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Supporters, Detractors of Casinos Outside Atlantic City Gear Up For Fall Fight

TV ads are already trying to sway voters on November referendum over go-ahead for casinos in north Jersey

The end of summer is still several weeks away, but two groups are already gearing up for Election Day with ads seeking to shape the opinion of New Jersey voters who will be asked this fall whether casino gambling should be allowed outside Atlantic City.

pro-gambling spot
Our Turn NJ is running a TV spot that favors allowing two North Jersey casinos to open.

On one side of the issue is a group called Our Turn NJ backed by Paul Fireman and Jeff Gural, two men who want to build new casinos in north Jersey. But opposing the expansion of casino gambling outside Atlantic City is a group called Trenton’s Bad Bet, which is supported by the Greater Atlantic City Chamber of Commerce and the union for the resort’s casino workers.

Both groups have paid for 30-second television commercials that are already airing throughout the state.

Their competing efforts come as voters in November will be asked to decide if language should be written into the state constitution to authorize the construction of two new casinos in north Jersey. The question is going before voters four decades after they first decided to allow legalized gambling in New Jersey, with the condition that it be restricted only to casinos located within Atlantic City limits.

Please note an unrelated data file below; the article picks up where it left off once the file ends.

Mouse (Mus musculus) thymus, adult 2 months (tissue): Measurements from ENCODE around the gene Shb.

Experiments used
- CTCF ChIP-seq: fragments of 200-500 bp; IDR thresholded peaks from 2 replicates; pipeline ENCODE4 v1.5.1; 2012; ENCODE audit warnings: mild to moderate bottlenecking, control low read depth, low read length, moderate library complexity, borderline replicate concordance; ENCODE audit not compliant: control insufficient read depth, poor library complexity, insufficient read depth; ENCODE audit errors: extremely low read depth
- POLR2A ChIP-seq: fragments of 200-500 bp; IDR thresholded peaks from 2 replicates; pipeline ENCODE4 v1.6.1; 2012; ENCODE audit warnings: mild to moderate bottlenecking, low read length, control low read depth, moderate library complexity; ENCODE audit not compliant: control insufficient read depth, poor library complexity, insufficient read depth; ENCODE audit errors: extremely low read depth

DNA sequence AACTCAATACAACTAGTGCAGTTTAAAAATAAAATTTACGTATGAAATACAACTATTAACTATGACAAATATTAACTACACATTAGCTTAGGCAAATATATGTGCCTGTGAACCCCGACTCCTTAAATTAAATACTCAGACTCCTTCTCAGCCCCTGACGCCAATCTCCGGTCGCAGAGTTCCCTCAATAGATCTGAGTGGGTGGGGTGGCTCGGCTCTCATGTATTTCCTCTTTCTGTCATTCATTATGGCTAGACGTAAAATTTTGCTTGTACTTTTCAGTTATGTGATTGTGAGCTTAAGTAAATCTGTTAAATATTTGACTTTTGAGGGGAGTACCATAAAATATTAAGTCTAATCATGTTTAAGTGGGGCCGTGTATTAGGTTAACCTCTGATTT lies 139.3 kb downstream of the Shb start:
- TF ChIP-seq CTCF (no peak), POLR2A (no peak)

The proposed constitutional amendment doesn’t say exactly where the new casinos would be built, but it does require that they be located at least 72 miles from Atlantic City and not in the same county. It would also require some of the new revenue to be redirected to help revitalize Atlantic City, which has seen four casinos close in recent years and is now in danger of losing another, the Trump Taj Mahal, later this year.

anti-gambling spot
Trenton’s Bad Bet is running a TV spot arguing that New Jersey has more to lose economically if casinos open in North Jersey.

Two of the three polls on the issue so far suggest that those who want New Jersey to stand pat on casinos are in the majority. The third shows a 50-50 split.

Though lawmakers in Trenton have debated casino-expansion for over a year, they gave their final approval back in March to a resolution that called for the referendum to go before voters this fall. The sponsors of the measure argued that the new casinos would initially create thousands of new construction jobs and would also eventually allow New Jersey to recapture some of the gambling revenue that’s been lost in recent years as new casinos have opened in neighboring states like New York and Pennsylvania.

State budget records show that New Jersey once collected more than $400 million in revenue from its 8 percent tax on gross-casino revenue, but that number has now been cut in half as competition from the out-of-state casinos has increased.